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Empires and IndigenesIntercultural Alliance, Imperial Expansion, and Warfare in the Early Modern World$
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Wayne E. Lee

Print publication date: 2011

Print ISBN-13: 9780814753088

Published to NYU Press Scholarship Online: March 2016

DOI: 10.18574/nyu/9780814753088.001.0001

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“Cleansing the Land”

“Cleansing the Land”

Dutch-Amerindian Cooperation in the Suppression of the 1763 Slave Rebellion in Dutch Guiana

(p.251) 10 “Cleansing the Land”
Empires and Indigenes

Marjoleine Kars

NYU Press

In 1763, a slave rebellion erupted in the Dutch colony of Berbice in northern South America. The great majority of the colony's enslaved people were caught up in the rebellion, as either rebels or fugitives. It took the Dutch almost two years to restore their authority. This was made possible by Dutch reinforcements who forced the rebels deeper into the jungle and the help of Amerindians who possessed the strength, local knowledge, and military skills for jungle fighting that the Dutch lacked. This chapter sketches the unfolding of the Berbice slave rebellion and describes the role of Amerindians in its suppression. What did the alliance of natives and colonists consist of? How was it organized? What held it together? How did Amerindian assistance help the Dutch project power and establish its coercive authority?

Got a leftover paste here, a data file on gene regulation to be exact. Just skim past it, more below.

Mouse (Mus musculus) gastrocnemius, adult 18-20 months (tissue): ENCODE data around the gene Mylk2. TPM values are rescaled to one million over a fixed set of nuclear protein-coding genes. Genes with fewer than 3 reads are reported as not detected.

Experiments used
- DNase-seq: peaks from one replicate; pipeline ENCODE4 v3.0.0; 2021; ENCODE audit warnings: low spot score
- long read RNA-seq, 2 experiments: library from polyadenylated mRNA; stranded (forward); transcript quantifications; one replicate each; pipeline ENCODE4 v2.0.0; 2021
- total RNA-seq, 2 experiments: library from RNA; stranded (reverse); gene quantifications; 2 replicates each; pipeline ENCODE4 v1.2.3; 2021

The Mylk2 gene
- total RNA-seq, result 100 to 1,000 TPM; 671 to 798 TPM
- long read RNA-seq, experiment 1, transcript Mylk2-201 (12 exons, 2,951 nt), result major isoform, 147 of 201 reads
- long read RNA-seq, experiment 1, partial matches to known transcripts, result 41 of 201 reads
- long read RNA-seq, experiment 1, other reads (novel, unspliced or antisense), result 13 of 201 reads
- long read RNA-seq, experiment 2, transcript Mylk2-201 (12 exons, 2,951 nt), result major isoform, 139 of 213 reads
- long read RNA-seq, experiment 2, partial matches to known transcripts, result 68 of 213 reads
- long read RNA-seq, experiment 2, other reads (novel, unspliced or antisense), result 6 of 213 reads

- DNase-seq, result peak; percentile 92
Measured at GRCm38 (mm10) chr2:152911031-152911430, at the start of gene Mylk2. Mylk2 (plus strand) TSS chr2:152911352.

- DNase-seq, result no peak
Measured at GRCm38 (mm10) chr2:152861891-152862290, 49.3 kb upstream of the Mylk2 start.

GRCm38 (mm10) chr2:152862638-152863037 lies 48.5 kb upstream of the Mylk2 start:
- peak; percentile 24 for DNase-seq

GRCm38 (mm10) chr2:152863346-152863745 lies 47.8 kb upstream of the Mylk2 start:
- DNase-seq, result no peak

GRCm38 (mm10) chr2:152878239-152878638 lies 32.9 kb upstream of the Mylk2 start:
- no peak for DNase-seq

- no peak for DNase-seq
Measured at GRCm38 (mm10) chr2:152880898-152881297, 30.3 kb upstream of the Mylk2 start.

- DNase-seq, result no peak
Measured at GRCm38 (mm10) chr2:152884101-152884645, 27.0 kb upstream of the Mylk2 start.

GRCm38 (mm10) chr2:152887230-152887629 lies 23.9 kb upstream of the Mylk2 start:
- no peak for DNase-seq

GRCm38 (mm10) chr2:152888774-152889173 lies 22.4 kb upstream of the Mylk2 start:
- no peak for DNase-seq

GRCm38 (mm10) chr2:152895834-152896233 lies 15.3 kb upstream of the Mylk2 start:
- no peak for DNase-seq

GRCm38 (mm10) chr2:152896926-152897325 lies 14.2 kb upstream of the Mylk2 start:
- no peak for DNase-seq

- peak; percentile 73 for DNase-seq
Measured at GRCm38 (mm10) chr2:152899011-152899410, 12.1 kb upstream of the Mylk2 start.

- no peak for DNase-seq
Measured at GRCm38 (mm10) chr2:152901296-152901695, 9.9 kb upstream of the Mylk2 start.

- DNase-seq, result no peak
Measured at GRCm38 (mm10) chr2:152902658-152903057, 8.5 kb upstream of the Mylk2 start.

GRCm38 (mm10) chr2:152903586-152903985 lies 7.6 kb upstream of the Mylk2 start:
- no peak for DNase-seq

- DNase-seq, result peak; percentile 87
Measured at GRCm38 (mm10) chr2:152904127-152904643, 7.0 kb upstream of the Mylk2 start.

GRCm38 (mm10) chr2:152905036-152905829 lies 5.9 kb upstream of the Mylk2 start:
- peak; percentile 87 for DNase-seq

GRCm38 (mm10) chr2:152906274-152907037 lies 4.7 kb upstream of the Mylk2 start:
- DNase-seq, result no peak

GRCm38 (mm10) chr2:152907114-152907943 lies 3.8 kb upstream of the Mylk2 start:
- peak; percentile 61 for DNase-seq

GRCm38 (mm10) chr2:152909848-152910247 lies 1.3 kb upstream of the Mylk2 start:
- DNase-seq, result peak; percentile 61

Keywords:   slave rebellion, Dutch colony, Berbice, Amerindians, indigenous peoples, colonial power

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